# Greater than operators

Hi all,

I’m studying for an admission test for an MSc in Data Science and it’s a test on basic Python knowledge. I’m stumped by this exercise

Exercise A
Say, for each of the following pairs of strings, whether s < t would be true or false, assuming that s had the value on the left and t had the value on the right:
“A” “9”
“Zurich” “acapulco”
“Abba” “ABBA”
“long_thing_with_a_\$” “long_thing_with_a_&”
[email protected]” “King Kong”

So, the way I interpret it is that it should be “first item” < “second item”, and since the greater than goes like spaces > numbers > uppercase letters > lower case letters > symbols, I would expect it to be like this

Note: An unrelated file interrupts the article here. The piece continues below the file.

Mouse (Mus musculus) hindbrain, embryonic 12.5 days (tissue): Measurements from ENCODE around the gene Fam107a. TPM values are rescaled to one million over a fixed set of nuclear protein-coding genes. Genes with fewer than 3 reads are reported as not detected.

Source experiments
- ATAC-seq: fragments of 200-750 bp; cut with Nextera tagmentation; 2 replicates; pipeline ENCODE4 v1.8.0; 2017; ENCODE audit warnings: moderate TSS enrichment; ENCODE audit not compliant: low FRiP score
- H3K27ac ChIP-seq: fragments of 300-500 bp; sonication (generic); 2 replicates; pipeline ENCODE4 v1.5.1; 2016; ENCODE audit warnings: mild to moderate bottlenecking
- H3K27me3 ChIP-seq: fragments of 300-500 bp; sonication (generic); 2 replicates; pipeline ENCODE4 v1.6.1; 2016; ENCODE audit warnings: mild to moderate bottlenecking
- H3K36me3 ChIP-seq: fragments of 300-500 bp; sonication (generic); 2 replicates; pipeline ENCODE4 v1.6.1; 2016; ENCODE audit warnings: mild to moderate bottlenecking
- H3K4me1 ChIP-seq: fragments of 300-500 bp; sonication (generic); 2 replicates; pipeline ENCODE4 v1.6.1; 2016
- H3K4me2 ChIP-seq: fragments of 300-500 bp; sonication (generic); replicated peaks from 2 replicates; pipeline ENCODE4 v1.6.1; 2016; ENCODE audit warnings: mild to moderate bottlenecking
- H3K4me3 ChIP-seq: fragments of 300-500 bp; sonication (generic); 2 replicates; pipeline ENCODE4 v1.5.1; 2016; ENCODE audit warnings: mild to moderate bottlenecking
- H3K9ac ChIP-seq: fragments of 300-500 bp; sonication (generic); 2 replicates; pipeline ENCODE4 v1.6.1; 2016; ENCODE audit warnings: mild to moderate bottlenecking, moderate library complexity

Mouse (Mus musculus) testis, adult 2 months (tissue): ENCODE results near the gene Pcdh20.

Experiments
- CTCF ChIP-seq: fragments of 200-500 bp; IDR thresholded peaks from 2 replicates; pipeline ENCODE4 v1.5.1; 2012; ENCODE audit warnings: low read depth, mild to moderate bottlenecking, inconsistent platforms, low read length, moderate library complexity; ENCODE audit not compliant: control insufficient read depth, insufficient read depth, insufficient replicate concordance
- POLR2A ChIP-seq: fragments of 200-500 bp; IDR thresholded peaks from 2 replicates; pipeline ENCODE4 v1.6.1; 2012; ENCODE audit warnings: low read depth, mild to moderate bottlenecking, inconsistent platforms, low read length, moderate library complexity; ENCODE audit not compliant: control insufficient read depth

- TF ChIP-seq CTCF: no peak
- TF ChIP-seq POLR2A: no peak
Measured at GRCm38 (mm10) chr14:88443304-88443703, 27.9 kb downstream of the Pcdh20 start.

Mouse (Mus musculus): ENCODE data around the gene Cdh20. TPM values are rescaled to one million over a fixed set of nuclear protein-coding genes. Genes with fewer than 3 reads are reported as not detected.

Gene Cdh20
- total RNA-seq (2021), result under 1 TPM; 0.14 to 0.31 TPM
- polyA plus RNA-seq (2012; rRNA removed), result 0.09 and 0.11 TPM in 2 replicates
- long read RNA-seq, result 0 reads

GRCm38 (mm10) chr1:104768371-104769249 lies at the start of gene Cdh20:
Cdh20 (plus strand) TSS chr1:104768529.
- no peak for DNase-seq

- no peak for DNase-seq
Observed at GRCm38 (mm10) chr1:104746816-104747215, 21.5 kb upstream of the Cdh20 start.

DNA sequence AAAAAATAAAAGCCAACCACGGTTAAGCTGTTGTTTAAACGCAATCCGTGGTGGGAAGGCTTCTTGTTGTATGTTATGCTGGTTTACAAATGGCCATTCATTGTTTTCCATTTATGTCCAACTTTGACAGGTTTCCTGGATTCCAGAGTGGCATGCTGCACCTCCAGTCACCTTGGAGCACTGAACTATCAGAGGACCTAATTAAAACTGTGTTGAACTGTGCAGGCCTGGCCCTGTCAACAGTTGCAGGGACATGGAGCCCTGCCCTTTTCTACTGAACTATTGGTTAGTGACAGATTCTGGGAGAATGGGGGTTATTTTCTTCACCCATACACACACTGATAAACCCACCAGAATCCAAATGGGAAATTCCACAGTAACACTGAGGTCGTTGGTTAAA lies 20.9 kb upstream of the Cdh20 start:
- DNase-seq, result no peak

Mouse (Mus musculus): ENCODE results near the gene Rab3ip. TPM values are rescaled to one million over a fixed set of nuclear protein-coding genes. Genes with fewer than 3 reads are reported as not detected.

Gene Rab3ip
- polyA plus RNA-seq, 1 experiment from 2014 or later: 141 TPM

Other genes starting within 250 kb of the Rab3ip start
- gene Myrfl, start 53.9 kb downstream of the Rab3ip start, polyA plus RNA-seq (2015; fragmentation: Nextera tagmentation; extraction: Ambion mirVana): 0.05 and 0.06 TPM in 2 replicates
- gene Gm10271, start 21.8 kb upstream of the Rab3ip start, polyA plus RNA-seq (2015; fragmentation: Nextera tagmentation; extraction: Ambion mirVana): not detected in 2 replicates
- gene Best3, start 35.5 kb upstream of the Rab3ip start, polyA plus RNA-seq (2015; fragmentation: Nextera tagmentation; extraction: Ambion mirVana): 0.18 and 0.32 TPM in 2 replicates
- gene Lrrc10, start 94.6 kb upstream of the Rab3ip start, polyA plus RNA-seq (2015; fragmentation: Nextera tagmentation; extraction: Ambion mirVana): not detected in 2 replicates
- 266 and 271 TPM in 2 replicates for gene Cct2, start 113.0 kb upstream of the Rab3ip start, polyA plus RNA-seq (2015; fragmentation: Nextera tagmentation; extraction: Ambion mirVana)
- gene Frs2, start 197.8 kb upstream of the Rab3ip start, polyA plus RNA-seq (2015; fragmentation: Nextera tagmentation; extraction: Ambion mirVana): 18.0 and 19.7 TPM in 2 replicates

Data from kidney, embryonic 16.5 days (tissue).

``````True - "A" < "9"
False - "Zurich" < "acapulco"
True - "Abba" < "ABBA"
True - "long_thing_with_a_\$" < "long_thing_with_a_&"
False - "[email protected]" < "King Kong"
``````

However, the output tells me it’s actually
False
True
False
True
False

What’s going on? I thought numbers were greater than uppercase letters and uppercase letters greater than lowercase

1 Like

Use `ord()` to inspect what is going on. When Python compares stuff like this, it converts them to numbers.
For example:

``````print(ord("A"), ord("9"))

Output:
65  57
``````

`65` is not less than `57`. This is why the first answer is `False`

For combination of words or numbers:

``````zurich_ord = 0
acapulco_ord = 0

for letter in 'Zurich':
zurich_ord += ord(letter)

for letter in "acapulco":
acapulco_ord += ord(letter)
print(zurich_ord, acapulco_ord)

Output:
629 840
``````

Therefore, the second answer is `True`

1 Like